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Wharf v. Burlington Northern R. Co.

United States Court of Appeals, Ninth Circuit
Jul 21, 1995
60 F.3d 631 (9th Cir. 1995)


holding that employee's claim for damages for personal injury caused by the railroad's negligence was not preempted because “[t]he [RLA] ... has no application to a claim for damages to the employee resulting from the negligence of an employer railroad” (omission in original)

Summary of this case from Wolfe v. BNSF Railway Co.


Nos. 94-35097, 94-35286.

Argued and Submitted February. 9, 1995.

Decided July 21, 1995.

David M. Reeve, Kroschel Associates, Bellevue, WA, for defendant-appellant-cross-appellee.

Fred Diamondstone, Groshong, Lehet Thornton, Seattle, WA, for plaintiff-appellee-cross-appellant.

Appeal from The United States District Court for the Eastern District of Washington.

Before: WRIGHT, HALL, and WIGGINS, Circuit Judges.


Lonnie L. Wharf ("Wharf") sued his employer, Burlington Northern Railroad ("Burlington"), under the Federal Employers' Liability Act ("FELA"), 45 U.S.C. § 51-60, after a workplace injury to a finger on his left hand. A jury trial was conducted by a magistrate of the United States District Court for the Eastern District of Washington. The jury, finding that Burlington's negligence had caused the injury, awarded Wharf $90,000 in compensatory damages.

Burlington appeals the trial court's grant of judgment as a matter of law on the issue of Wharf's contributory negligence. Because Wharf was engaged in a rescue when he was injured, and because there is no evidence that Wharf's conduct was wanton or reckless, we affirm the ruling on contributory negligence.

On cross-appeal, Wharf requests a new trial on damages because of opposing counsel's misconduct and newly discovered evidence. Before trial, the parties had stipulated that Wharf continued to be employed by the railroad. Burlington's counsel learned during trial that the railroad planned to fire Wharf during Wharf's counsel's closing argument, but Burlington's counsel did not inform Wharf or the court. Instead, Burlington's counsel argued in closing that "Wharf still has his job."

Wharf's timely new trial motion, made under Fed.R.Civ.P. 59 and 60, was denied because the trial court believed it was without jurisdiction to grant the motion. The trial court believed the motion was "in essence" an action for wrongful termination and was therefore preempted by the mandatory arbitration provisions of the Railway Labor Act ("RLA"), 45 U.S.C. § 151 88. We reverse because the motion is not preempted; we find that Burlington's counsel engaged in misconduct justifying a new trial; and we remand for a new trial on damages.


Wharf was injured while working as a switchman/brakeman for Burlington on a train loaded with ballast (gravel) that was being spread on a newly laid track in the train yard. Mr. Puhek, a coworker of Wharf, had become trapped in frozen ballast in a railroad car. Wharf and other co-workers set about removing ballast from underneath the railroad car in an attempt to free Puhek. After pulling out ballast for 20 to 25 minutes, Wharf took a break. While resting and warming up for a minute, he heard some yelling above him, stepped back, tripped over a spike maul, and struck his finger on a rail, severing a tendon in the ring finger of his left hand. Other workers continued to remove the ballast and were ultimately successful in freeing Puhek.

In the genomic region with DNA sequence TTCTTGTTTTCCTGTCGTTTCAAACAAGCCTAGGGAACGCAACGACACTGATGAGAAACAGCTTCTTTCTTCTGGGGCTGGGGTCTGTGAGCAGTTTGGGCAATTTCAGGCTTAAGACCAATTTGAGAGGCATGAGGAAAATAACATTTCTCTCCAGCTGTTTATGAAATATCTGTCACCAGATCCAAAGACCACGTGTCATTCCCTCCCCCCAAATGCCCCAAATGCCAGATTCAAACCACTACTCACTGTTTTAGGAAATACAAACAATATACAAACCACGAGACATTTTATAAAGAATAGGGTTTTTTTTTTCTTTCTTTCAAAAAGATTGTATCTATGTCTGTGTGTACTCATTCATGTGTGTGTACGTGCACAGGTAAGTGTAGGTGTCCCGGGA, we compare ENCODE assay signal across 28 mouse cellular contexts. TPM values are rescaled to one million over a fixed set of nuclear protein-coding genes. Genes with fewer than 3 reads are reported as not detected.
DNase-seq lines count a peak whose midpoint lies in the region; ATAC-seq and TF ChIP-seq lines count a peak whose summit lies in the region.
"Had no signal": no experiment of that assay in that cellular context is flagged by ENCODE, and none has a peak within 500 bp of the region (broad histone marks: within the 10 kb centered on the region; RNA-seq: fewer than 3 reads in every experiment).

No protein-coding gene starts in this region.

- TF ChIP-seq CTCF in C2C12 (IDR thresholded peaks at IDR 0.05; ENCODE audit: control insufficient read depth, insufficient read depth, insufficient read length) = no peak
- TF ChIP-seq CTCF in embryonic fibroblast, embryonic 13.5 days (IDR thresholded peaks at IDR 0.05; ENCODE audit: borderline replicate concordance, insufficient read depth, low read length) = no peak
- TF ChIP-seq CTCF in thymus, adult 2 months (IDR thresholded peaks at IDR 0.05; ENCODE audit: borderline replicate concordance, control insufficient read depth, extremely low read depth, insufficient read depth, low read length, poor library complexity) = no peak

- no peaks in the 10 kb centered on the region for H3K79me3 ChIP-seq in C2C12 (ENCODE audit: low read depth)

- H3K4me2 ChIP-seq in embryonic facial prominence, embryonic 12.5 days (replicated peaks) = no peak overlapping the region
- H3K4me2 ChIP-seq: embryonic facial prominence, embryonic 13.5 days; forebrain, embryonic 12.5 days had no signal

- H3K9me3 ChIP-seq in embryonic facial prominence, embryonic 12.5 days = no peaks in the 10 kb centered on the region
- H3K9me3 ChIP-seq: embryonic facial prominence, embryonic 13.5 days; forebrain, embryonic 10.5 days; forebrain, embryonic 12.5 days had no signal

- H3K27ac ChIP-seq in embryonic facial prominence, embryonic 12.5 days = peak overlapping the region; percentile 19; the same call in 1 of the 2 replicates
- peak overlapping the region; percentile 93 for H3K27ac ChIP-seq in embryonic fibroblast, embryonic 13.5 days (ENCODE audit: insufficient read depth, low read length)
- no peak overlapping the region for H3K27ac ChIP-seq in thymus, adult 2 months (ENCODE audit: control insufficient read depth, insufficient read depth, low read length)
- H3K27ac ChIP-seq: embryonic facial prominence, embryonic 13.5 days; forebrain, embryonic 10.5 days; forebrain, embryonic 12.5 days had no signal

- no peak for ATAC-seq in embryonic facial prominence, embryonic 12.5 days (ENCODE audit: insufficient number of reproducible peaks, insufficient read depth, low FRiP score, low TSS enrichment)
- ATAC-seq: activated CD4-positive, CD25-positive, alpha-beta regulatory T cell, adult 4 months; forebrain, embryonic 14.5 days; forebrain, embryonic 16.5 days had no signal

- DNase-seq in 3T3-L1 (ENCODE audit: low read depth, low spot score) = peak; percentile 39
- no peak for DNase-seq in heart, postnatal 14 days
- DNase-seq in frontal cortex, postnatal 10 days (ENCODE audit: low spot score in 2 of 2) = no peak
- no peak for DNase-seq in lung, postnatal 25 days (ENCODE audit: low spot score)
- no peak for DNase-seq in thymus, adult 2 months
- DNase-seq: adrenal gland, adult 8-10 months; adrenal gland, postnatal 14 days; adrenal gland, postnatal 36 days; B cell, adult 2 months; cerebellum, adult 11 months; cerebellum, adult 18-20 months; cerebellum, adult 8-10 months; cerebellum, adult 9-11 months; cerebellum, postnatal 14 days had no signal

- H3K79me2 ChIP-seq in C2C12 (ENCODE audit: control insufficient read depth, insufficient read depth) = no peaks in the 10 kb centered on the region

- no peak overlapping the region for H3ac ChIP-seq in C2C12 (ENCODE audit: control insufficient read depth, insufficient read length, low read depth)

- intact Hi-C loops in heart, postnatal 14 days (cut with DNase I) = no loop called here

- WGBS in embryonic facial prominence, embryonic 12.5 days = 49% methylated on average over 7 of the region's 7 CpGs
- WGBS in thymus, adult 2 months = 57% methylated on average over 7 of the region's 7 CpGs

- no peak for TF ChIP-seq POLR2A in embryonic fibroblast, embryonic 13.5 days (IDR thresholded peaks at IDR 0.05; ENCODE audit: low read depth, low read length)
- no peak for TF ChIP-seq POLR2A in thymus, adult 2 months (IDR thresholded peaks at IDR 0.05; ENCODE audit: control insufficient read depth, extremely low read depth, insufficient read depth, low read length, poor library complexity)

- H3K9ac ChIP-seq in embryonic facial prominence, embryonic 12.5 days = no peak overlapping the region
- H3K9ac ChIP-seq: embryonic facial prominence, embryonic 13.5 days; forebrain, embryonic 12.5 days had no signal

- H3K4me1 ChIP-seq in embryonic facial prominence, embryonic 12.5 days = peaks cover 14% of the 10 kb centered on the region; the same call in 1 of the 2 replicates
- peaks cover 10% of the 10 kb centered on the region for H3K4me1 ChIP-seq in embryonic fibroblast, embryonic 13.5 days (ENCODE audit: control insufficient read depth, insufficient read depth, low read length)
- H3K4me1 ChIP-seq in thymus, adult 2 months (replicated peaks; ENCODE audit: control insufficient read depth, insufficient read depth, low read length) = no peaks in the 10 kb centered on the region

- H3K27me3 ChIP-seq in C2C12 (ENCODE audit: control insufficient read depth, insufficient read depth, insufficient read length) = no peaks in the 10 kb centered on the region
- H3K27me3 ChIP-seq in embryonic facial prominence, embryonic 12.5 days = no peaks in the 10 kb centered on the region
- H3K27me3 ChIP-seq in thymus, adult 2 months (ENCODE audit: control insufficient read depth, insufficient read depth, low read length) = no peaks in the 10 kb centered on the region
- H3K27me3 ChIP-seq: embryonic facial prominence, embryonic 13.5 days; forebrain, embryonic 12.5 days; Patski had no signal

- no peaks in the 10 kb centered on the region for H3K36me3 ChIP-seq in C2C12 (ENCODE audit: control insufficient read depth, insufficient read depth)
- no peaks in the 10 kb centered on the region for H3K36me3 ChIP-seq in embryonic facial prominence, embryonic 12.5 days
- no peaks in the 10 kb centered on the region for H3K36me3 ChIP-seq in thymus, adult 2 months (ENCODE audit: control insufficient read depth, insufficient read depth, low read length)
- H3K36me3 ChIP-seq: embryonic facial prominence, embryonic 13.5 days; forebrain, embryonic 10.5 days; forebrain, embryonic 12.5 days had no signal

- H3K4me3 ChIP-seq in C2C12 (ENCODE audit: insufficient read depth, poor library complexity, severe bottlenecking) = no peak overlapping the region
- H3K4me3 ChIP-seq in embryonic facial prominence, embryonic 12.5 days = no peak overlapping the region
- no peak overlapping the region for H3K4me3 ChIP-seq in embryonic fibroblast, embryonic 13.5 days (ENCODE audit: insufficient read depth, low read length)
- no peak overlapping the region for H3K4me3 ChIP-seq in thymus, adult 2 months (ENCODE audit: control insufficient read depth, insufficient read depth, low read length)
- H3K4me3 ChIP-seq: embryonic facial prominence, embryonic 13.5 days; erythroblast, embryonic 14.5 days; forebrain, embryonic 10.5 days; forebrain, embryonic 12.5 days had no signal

A spike maul is a modified sledgehammer used to drive spikes into a rail.

Wharf sued Burlington under the FELA for his finger injury. Wharf testified at trial that, prior to his injury, he had been employed by the railroad as a switchman/brakeman doing "road work." Three weeks after his finger was surgically repaired, he returned to work, but he found that the loss of his finger joint deprived him of a certain amount of grip strength, so that he could not hold onto the side of a moving railway car with his left hand for the length of time required to perform road work. Wharf testified that he was still employed doing yard work, which required him to grip for shorter periods. He said he performed yard work capably.

Burlington's counsel immediately forwarded a transcript of Wharf's testimony to Burlington's in-house counsel for a determination of whether Wharf could be withheld from service ( i.e. , terminated) under the parties' collective bargaining agreement ("CBA"). Prior to closing arguments, Burlington decided to terminate Wharf during his counsel's closing argument. Burlington's counsel was informed of the decision, but he did not communicate the decision to Wharf or the court. Instead, he allowed the court to read, without modification, the following stipulation to the jury:

At all times alleged, the plaintiff was employed by defendant as a switchman/brakeman. . . . Plaintiff has been employed by the defendant for more than 20 years. . . . Plaintiff continues to work for the railroad as a switchman/brakeman.

In closing, Wharf's counsel asked the jury, among other things, for damages for income loss in the range of $115,000 to $252,000, based on the difference between road pay and yard pay. Burlington's counsel, as part of his own closing argument, told the jury: "Plaintiff's counsel thinks $350,000 is what a finger's worth, and Mr. Wharf still has his job." After the jury withdrew for deliberations, Wharf learned that he had been terminated.